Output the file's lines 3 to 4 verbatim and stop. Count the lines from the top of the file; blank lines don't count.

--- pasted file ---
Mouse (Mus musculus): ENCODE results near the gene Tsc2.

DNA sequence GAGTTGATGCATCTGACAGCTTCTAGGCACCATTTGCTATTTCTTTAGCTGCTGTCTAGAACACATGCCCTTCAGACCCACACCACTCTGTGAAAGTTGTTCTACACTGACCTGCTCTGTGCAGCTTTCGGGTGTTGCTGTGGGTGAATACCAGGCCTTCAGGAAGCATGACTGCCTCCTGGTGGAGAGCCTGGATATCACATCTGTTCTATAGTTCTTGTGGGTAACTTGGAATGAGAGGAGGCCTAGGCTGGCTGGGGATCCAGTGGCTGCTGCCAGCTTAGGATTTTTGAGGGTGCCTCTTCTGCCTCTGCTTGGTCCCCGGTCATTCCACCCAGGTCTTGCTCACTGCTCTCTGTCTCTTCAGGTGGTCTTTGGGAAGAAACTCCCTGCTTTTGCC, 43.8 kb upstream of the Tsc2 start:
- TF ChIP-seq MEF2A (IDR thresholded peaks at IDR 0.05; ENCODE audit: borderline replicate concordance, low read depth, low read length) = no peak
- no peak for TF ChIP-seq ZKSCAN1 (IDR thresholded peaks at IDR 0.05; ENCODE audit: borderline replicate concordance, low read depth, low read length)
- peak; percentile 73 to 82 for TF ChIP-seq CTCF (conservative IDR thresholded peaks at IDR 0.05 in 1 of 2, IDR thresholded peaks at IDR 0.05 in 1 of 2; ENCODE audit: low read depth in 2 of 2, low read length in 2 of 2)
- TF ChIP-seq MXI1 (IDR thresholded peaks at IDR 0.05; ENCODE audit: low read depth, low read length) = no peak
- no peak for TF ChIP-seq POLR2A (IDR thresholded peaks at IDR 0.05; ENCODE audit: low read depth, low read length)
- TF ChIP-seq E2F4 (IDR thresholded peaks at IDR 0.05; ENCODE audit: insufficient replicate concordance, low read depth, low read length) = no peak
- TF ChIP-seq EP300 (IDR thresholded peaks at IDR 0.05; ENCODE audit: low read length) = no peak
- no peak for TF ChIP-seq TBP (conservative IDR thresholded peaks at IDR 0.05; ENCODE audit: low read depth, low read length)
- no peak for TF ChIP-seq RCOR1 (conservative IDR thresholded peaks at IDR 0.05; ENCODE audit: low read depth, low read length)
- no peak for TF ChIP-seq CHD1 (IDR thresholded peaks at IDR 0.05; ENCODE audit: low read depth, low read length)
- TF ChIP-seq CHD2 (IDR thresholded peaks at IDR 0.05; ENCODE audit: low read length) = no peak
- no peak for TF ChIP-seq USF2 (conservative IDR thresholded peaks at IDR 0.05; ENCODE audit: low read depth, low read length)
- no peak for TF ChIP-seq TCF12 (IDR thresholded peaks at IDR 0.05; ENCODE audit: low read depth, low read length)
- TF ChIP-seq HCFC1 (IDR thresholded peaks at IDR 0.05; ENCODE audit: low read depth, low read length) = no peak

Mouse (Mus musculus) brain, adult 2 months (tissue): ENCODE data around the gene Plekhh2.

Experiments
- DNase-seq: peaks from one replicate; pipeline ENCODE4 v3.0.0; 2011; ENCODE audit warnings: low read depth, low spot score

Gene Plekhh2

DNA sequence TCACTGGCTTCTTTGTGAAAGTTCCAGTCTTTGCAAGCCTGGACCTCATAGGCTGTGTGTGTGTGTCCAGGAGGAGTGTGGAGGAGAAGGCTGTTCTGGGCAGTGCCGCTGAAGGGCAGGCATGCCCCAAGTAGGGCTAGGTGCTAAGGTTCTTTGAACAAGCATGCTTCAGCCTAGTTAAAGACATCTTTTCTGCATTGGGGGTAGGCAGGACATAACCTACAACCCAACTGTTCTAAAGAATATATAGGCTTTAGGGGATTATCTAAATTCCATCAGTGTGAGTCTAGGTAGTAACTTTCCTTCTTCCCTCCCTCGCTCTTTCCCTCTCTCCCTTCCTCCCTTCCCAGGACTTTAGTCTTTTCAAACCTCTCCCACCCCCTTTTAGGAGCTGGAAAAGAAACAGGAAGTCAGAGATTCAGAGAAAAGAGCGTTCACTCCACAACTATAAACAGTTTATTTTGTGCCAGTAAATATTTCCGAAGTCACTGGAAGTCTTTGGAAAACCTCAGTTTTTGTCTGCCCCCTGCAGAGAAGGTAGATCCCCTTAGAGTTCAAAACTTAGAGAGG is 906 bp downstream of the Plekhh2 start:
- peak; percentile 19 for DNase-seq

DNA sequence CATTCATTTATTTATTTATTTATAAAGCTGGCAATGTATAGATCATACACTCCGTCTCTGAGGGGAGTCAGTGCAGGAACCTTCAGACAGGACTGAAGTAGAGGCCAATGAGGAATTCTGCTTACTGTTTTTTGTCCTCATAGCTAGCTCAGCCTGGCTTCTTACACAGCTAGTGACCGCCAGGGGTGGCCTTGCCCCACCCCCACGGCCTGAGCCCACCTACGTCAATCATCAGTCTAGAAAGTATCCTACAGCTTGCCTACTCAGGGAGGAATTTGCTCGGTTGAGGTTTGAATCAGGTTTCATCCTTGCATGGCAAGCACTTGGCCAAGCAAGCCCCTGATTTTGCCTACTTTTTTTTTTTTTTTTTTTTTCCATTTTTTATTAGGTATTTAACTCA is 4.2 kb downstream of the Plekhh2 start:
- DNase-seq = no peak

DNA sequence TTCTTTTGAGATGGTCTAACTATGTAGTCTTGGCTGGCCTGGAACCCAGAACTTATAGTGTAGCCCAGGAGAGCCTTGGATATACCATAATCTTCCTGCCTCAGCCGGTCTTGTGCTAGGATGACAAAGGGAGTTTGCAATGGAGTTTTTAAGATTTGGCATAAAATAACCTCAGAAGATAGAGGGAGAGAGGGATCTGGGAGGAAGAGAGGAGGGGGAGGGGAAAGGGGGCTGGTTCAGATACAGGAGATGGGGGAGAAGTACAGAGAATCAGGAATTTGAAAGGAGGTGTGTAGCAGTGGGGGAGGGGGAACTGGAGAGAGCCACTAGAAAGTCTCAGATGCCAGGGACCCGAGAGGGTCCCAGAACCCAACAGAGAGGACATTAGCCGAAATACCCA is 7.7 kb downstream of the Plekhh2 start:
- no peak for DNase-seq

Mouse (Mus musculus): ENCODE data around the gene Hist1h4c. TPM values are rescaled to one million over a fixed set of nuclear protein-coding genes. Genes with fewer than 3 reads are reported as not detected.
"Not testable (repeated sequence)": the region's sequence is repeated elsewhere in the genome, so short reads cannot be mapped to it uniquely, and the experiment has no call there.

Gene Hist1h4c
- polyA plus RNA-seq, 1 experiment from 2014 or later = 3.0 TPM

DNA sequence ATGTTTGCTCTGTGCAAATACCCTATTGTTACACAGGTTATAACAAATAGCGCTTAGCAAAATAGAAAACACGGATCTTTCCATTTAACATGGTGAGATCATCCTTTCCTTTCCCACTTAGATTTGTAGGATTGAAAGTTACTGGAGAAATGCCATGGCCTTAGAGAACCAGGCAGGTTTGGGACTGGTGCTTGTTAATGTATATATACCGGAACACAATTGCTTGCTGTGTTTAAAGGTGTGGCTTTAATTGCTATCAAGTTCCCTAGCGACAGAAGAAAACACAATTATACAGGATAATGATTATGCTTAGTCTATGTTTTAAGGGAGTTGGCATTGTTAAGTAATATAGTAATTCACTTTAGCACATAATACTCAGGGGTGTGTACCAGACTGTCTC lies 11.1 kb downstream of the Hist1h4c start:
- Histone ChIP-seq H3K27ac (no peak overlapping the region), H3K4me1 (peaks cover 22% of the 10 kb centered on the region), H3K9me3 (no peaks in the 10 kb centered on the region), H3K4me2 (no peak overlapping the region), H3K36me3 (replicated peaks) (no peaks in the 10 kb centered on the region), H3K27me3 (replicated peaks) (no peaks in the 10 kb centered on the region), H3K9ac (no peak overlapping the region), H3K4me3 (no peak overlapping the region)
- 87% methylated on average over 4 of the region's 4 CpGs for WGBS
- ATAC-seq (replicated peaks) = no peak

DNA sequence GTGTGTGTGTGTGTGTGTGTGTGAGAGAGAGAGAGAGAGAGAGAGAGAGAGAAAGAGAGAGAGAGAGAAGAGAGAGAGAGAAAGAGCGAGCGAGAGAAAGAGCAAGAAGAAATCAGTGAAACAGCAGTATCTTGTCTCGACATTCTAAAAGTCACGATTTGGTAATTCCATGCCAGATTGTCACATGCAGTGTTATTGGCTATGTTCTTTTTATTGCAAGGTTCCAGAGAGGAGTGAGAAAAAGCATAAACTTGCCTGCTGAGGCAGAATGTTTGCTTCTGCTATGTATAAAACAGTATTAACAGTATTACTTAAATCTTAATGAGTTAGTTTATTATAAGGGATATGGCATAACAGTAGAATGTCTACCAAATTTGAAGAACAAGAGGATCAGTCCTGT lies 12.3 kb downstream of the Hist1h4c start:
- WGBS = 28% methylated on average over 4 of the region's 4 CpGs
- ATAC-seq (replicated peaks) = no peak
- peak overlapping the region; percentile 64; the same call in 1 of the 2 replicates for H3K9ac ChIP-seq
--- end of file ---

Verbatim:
- TF ChIP-seq MEF2A (IDR thresholded peaks at IDR 0.05; ENCODE audit: borderline replicate concordance, low read depth, low read length) = no peak
- no peak for TF ChIP-seq ZKSCAN1 (IDR thresholded peaks at IDR 0.05; ENCODE audit: borderline replicate concordance, low read depth, low read length)